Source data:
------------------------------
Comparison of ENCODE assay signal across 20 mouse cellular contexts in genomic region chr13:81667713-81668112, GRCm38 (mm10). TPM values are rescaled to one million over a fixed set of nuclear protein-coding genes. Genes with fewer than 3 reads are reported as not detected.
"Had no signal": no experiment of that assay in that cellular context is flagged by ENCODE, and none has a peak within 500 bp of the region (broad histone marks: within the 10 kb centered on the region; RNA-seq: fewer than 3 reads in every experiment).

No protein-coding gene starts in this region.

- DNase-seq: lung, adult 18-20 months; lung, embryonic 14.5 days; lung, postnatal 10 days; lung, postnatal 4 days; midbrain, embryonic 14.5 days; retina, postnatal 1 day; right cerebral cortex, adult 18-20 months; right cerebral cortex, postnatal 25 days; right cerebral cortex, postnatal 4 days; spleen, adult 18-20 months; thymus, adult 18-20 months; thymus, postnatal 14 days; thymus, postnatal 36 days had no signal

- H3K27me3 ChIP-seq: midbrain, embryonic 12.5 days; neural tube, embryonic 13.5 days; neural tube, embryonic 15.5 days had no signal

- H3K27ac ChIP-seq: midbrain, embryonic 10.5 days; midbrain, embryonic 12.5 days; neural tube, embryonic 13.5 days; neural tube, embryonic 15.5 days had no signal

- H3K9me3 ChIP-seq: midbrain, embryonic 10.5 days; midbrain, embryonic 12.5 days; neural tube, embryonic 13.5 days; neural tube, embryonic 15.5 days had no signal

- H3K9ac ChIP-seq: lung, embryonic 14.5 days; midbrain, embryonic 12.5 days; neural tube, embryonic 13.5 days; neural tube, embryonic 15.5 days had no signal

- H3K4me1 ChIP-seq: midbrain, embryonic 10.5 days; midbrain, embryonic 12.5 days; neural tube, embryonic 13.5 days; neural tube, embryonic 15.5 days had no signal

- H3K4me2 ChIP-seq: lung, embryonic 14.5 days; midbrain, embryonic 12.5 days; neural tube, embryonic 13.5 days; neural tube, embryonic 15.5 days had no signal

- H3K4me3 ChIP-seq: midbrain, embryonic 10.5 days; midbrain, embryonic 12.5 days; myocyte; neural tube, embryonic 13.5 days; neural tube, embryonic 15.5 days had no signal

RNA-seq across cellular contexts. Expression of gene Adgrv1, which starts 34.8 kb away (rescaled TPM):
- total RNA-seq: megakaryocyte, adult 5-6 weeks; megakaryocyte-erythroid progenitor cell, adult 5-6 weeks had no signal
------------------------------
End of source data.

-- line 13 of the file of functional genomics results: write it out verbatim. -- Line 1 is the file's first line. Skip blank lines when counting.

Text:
- total RNA-seq: megakaryocyte, adult 5-6 weeks; megakaryocyte-erythroid progenitor cell, adult 5-6 weeks had no signal